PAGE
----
Let Them Tinker. The Art of Playing with Stuff.
Humans have this innate desire to figure things out. Our brains are wired to immediately make sense of what we are observing. If you observe something we don’t quite fully understand we become intrigued and engaged into figuring it out. Tinkering taps into this ability to physically explore objects and materials and “figure it out”. I have this belief that as we get older we loose this desire to “tinkering”. Students want these interactions all the time. Its why when you put a pile of LEGOs or K’NEX in front of a student they immediately build something, or can also explain their obsession with slime, or how when you place any object in front of them they will pick it up and observe it. Students want to tinker, we need to embrace that and provide opportunities to tinker, they tinker to play, we need to get them to tinker to learn
It’s human nature to play with things
Whenever I run a hands-on STEM session with students the biggest struggle is to get them to put down the object/robot/tool/device and to listen. But that in itself proves my point, they are so engaged with the object placed in front of them that the struggle with the temptation to keep exploring it even when they’re instructed to listen. Less direct instruction, more prompting and answering questions. And it’s not just students. A couple of weeks ago I was demoing Spheros to a group of administrators, principals, assistant supers, etc. I passed out the Spheros and was giving a brief introduction and instructed them to listen. 2 Minutes later a Sphero shoots across the table and flies off hitting the ground.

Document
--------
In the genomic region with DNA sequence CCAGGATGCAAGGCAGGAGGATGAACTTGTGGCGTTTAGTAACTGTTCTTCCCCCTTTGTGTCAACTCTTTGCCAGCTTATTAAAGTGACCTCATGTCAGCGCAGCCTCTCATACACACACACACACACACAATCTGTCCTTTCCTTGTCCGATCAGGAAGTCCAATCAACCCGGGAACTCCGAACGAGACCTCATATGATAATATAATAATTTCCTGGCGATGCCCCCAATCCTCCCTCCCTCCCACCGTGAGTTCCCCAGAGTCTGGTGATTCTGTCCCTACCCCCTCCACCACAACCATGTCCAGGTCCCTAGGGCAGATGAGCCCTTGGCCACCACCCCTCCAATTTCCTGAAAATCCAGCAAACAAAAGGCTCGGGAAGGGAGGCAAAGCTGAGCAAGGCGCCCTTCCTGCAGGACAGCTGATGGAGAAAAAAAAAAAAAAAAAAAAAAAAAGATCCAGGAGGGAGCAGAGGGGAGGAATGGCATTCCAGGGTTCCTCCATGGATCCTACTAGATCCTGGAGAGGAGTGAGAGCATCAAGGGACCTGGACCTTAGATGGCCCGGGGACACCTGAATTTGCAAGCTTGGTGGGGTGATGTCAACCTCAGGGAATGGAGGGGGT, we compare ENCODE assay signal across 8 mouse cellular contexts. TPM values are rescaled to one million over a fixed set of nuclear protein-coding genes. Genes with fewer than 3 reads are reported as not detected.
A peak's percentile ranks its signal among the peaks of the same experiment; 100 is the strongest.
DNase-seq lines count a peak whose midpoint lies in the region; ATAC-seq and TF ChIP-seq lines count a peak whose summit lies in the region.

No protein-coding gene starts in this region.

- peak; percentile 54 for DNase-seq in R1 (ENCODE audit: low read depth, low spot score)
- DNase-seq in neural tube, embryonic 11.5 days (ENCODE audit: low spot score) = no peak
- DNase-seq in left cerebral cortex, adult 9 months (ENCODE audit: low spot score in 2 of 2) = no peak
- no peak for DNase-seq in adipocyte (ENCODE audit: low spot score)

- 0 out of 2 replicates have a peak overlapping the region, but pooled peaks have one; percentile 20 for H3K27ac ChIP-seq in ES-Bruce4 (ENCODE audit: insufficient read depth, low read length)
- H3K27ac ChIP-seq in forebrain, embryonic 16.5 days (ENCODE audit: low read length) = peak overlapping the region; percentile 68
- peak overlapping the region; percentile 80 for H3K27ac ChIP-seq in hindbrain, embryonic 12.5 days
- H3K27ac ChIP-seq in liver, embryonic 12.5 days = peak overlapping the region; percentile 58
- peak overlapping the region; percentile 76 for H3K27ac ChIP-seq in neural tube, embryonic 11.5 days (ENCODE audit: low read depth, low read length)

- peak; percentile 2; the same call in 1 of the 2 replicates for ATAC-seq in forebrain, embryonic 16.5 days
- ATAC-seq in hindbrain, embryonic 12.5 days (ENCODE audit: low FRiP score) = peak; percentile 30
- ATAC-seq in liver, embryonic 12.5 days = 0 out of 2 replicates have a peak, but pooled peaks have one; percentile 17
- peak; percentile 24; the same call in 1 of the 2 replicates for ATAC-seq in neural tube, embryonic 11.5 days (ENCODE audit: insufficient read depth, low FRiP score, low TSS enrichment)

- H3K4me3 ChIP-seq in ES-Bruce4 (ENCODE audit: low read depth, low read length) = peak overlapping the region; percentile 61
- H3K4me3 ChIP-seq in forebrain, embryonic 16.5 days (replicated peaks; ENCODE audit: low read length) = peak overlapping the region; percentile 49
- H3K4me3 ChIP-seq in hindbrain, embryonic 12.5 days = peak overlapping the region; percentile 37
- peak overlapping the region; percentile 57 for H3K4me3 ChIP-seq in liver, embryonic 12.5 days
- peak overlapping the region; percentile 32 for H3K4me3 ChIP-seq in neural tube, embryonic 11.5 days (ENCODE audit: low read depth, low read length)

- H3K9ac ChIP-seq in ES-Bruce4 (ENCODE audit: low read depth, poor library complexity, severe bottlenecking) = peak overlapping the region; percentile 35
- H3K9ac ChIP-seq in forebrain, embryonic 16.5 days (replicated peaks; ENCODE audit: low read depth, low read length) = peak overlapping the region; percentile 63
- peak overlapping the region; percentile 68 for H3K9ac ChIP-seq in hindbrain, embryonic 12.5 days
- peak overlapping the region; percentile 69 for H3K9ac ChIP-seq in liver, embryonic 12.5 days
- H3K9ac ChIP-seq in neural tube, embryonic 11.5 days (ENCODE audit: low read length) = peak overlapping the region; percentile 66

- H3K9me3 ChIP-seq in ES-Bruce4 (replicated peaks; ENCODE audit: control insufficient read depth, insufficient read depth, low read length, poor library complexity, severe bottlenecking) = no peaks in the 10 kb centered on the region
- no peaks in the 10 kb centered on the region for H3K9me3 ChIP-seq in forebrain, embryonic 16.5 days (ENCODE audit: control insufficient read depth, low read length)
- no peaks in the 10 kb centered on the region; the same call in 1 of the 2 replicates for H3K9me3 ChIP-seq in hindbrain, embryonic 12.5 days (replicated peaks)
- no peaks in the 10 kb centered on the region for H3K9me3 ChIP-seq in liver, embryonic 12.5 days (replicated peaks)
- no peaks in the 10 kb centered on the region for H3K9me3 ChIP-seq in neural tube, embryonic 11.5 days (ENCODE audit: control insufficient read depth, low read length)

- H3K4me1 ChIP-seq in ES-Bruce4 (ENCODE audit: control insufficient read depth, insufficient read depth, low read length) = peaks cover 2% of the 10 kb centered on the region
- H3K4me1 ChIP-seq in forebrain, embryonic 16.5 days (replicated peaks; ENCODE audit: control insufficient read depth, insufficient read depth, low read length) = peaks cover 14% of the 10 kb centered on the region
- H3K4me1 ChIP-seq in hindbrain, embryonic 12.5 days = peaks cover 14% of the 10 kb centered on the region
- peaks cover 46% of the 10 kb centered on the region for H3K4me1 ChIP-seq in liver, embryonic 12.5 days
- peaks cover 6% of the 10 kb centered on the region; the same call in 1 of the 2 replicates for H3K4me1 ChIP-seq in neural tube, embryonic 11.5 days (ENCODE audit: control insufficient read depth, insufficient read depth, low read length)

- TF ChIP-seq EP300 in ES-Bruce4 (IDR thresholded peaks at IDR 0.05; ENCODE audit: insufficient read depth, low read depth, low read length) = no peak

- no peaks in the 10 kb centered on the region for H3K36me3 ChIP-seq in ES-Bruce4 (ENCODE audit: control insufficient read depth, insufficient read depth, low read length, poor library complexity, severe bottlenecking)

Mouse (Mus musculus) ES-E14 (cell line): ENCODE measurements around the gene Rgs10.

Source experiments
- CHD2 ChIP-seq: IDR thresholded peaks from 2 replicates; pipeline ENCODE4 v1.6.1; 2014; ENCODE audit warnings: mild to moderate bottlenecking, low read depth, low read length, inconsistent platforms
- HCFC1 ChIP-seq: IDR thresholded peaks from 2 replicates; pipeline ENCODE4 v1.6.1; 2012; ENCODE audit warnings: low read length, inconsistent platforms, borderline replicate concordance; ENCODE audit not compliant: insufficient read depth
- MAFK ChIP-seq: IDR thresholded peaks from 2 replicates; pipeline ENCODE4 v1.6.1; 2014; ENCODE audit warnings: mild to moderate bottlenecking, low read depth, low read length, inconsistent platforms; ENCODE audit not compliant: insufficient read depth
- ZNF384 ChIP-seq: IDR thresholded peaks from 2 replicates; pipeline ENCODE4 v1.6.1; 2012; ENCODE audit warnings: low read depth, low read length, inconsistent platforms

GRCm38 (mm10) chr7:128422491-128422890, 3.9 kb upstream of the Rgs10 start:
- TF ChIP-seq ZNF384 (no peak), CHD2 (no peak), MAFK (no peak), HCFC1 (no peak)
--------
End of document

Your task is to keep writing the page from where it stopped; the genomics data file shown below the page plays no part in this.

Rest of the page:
An adult, a maturely responsible administrator tinkered. This individual ignored my request to listen and couldn’t resist figuring it out for themselves. How can we expect students not to explore when adults even struggle with it? It is ok and in a student’s best interest to struggle, experiment and tinker. I feel like many educators, including reflecting on my own experience, we strive to make sure every student gets the objectives in the least restrictive way possible, but the truth is there is a lot to gain in the struggle. Not only a lot to gain but one could argue that it’s human nature to enjoy the struggle.
Tinkering & Coding – LEGO Wedo and Scratch
I had a blast exploring new (or at least new to me) scratch blocks – LEGO WeDo. These blocks allow you to control/code/program, via bluetooth, LEGO WeDo from the Scratch coding platform. You will need Scratch Link installed, but once this got going it was seamless and a lot of fun. I made a WeDo Car with a sensor on the back that when an object gets too close it plays the song Ridin’ Dirty and moves forward.
I was impressed by what you could create with LEGO WeDos. Having the different sensors, motors, and the ability to easily code with Scratch as well as use any LEGO pieces – this is a great tool for schools looking to get into tinkering. $197 for a Kit (on their website Kit is intended for 2 students).
A lil #tinkering this afternoon. Tested using @scratch to #code @LEGO_Education #Wedo! Tons of possibilities. Sound on! #RidinDirty #SpoilerGameOnPoint #STEMed #coding #robotics @LEGOIdeaStudio #LEGO #makerspace #MakerEd #STEMCampEDU pic.twitter.com/3MGrxmMTsW— Ryne Anthony (@MrRyneAnthony) March 18, 2019